First things first: Always check with your doctor or pharmacist before you start to take any medication -- for allergies, high blood pressure (or “hypertension,” as doctors call it), or anything else. That's true for herbs and supplements, too.
Having a food allergy used to mean dining out was limited to carrying your plate from the kitchen to the porch or, at best, eating at the home of a close friend or relative who could guarantee your food offenders were nowhere in sight.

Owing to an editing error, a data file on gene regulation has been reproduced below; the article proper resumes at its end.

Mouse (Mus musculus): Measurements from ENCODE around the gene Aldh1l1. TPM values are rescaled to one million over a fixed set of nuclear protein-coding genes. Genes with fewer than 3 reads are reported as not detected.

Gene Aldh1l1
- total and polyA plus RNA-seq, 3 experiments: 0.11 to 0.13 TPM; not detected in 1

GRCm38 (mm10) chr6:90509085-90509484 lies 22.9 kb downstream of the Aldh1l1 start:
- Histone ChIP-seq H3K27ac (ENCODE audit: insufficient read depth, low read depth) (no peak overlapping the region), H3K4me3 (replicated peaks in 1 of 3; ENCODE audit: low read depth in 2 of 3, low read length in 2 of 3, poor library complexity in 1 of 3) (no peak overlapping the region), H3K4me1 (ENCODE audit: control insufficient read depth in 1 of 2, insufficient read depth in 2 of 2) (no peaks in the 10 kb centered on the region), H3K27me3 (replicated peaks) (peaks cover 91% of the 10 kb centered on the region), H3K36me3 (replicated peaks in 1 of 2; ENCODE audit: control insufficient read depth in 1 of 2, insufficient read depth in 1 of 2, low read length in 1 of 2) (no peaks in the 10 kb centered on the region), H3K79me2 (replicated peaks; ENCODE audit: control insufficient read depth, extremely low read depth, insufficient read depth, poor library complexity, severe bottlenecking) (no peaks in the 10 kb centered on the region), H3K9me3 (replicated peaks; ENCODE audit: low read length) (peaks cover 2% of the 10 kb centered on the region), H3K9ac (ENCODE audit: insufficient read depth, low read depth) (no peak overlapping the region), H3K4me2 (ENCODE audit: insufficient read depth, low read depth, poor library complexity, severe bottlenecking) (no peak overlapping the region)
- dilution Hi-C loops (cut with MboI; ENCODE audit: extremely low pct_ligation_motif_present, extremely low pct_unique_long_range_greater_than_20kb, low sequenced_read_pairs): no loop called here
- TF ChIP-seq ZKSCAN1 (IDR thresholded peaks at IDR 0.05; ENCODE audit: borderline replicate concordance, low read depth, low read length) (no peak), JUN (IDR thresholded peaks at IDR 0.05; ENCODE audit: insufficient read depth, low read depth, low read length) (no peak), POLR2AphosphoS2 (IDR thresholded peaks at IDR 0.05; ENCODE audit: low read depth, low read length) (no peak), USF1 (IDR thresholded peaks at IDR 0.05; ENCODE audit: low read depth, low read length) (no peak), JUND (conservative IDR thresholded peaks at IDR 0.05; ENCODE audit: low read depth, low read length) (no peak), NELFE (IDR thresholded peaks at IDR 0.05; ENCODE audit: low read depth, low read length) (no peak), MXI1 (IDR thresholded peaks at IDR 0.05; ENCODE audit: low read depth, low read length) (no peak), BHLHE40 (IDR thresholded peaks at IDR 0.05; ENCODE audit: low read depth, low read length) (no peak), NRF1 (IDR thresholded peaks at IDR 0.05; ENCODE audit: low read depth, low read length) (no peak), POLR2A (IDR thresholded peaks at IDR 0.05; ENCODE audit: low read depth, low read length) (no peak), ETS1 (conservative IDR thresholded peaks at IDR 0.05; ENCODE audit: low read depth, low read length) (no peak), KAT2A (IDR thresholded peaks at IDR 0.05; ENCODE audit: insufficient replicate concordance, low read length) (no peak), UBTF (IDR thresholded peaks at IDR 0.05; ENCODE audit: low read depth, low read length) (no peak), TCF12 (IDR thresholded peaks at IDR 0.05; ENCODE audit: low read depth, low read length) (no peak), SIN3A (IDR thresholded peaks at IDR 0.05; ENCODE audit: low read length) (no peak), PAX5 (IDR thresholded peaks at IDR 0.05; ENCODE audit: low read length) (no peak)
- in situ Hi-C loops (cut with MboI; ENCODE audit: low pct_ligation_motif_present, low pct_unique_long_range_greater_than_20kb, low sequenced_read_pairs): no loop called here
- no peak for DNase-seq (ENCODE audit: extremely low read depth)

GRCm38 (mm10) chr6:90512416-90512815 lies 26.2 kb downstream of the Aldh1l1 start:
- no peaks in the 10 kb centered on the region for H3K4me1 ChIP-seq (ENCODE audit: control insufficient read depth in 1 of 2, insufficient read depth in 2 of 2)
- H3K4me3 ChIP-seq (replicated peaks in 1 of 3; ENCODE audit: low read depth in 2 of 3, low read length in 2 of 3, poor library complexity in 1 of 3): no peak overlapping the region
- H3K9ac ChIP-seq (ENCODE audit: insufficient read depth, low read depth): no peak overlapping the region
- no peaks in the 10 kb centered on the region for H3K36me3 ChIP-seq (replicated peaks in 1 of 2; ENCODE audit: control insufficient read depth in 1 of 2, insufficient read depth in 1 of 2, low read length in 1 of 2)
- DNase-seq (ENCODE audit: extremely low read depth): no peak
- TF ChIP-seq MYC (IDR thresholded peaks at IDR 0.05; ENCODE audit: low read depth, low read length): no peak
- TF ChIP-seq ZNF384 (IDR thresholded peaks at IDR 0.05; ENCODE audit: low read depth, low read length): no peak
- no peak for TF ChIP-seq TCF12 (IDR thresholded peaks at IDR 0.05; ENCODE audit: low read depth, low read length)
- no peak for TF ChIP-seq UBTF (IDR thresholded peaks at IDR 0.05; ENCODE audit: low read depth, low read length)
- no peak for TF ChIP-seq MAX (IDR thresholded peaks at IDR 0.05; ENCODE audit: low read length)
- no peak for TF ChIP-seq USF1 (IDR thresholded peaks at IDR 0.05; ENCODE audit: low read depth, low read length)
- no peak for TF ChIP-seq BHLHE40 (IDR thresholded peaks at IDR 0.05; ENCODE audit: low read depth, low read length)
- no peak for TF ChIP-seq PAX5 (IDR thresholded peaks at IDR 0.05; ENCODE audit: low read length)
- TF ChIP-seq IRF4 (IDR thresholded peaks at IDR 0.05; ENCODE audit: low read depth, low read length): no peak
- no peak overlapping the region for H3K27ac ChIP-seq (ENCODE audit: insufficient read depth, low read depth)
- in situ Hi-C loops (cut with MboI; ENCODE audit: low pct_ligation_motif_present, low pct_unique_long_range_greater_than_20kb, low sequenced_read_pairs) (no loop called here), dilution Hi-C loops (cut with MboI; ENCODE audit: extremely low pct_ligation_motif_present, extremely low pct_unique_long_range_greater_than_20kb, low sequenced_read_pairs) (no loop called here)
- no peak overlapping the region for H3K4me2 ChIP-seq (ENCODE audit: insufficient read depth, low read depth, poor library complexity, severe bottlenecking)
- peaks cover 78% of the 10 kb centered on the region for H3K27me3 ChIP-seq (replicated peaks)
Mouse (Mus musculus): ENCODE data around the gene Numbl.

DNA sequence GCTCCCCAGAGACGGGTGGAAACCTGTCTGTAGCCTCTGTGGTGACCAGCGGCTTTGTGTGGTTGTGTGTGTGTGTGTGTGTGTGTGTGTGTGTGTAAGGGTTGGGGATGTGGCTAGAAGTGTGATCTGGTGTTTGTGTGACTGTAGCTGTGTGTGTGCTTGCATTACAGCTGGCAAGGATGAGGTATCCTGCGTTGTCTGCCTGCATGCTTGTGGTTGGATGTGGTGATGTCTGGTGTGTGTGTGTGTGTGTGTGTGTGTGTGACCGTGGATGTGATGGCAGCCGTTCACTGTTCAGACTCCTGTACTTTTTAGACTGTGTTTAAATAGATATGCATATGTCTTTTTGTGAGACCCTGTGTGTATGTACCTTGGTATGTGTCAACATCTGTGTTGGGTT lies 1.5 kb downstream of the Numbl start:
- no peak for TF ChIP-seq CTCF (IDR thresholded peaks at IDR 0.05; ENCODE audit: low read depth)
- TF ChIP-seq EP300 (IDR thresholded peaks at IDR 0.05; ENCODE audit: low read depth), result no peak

Today, however, eating out is a lot easier -- and safer -- for the 2 million Americans who suffer with a mild, moderate, or even a severe food allergy. One reason: Restaurants are more aware and more prepared.
"The awareness of food allergies has definitely increased...